Related topics: brain · seizures · children · neurons · brain cells

Control the cursor with power of thought

The act of mind reading is something usually reserved for science-fiction movies but researchers in America have used a technique, usually associated with identifying epilepsy, for the first time to show that a computer can ...

Researchers find gene critical to sense of smell in fruit fly

(Medical Xpress) -- Fruit flies don't have noses, but a huge part of their brains is dedicated to processing smells. Flies probably rely on the sense of smell more than any other sense for essential activities such as finding ...

Finding the correct dosage of medication by breath analysis

Using a mass spectrometric method, ETH Zurich researchers are able to measure metabolites of a common epilepsy medication directly in exhaled breath. This simplifies testing of patients and represents a step towards personalised ...

Seizing the opportunity: treating epilepsy in cats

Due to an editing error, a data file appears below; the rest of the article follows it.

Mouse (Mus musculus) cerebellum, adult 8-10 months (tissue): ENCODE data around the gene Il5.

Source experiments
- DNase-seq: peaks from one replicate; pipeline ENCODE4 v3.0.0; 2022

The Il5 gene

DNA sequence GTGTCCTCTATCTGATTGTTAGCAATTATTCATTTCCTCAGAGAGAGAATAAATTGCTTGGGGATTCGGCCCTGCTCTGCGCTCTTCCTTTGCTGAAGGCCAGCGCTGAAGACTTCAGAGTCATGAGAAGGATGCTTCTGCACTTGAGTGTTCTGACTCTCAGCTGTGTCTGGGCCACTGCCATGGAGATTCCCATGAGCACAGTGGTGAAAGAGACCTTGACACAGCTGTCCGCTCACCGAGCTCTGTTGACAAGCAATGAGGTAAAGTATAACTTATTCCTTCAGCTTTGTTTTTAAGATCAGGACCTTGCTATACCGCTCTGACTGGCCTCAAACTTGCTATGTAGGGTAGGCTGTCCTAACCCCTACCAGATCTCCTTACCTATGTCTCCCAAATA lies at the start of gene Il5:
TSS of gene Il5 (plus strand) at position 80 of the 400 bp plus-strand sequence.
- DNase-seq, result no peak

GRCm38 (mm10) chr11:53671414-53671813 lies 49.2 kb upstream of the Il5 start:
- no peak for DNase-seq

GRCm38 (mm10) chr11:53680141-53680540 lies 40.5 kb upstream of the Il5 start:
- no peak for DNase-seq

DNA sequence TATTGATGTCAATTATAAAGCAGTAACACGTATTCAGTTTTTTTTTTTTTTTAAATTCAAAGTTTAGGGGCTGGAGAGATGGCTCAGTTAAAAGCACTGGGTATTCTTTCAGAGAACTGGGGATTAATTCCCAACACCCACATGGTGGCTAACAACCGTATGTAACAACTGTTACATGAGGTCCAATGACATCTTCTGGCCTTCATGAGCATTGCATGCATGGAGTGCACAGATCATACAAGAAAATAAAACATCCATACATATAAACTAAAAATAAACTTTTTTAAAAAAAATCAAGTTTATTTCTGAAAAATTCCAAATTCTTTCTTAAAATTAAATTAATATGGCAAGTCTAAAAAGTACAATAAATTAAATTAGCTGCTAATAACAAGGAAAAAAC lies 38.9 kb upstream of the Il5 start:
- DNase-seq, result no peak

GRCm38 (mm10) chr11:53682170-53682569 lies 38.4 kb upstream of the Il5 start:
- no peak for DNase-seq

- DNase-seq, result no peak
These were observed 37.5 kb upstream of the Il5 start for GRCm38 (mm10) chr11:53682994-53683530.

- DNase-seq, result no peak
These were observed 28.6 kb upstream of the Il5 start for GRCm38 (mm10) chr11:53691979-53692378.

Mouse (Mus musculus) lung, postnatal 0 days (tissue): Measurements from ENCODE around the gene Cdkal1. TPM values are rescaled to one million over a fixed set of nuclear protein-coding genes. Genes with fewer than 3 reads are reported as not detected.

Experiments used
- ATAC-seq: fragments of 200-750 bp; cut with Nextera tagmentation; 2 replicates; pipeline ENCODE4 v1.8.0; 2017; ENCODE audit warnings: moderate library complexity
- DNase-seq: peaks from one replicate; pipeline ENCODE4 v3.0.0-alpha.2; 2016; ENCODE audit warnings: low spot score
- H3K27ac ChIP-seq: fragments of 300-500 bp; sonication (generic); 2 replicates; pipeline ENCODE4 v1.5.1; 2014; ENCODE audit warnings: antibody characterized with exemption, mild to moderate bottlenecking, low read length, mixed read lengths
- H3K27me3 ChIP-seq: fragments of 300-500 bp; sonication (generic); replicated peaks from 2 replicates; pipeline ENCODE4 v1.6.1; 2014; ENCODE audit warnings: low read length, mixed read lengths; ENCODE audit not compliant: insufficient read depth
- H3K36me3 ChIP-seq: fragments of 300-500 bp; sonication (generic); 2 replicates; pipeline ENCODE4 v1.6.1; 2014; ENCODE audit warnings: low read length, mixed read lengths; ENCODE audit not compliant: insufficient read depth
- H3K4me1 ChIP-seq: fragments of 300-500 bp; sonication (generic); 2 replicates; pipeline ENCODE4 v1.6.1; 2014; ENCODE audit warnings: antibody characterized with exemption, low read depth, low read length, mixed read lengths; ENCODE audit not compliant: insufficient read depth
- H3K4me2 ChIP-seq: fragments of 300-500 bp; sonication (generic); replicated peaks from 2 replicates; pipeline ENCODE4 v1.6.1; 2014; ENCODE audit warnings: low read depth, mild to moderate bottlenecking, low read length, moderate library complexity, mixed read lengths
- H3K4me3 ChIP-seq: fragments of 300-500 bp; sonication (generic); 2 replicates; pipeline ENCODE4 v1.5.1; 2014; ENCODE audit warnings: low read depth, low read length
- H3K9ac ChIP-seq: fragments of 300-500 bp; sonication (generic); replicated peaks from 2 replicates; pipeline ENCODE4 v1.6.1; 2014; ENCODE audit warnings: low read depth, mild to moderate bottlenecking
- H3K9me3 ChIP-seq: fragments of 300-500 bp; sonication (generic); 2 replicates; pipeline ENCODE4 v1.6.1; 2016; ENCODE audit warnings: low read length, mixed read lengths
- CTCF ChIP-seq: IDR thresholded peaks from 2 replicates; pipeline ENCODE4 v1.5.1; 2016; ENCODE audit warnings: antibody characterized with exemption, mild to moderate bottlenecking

Many cat owners are not sure how to react when their animals start behaving abnormally. The diagnosis of epilepsy and similar conditions is particularly difficult because the symptoms are so variable. In some cases the first ...

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Epilepsy

Epilepsy (from the Greek επιληψία /epili΄psia/ ) is a common chronic neurological disorder characterized by recurrent unprovoked seizures. These seizures are transient signs and/or symptoms of abnormal, excessive or synchronous neuronal activity in the brain. About 50 million people worldwide have epilepsy, with almost 90% of these people being in developing countries. Epilepsy is more likely to occur in young children, or people over the age of 65 years, however it can occur at any time. Epilepsy is usually controlled, but not cured, with medication, although surgery may be considered in difficult cases. However, over 30% of people with epilepsy do not have seizure control even with the best available medications. Not all epilepsy syndromes are lifelong – some forms are confined to particular stages of childhood. Epilepsy should not be understood as a single disorder, but rather as a group of syndromes with vastly divergent symptoms but all involving episodic abnormal electrical activity in the brain.

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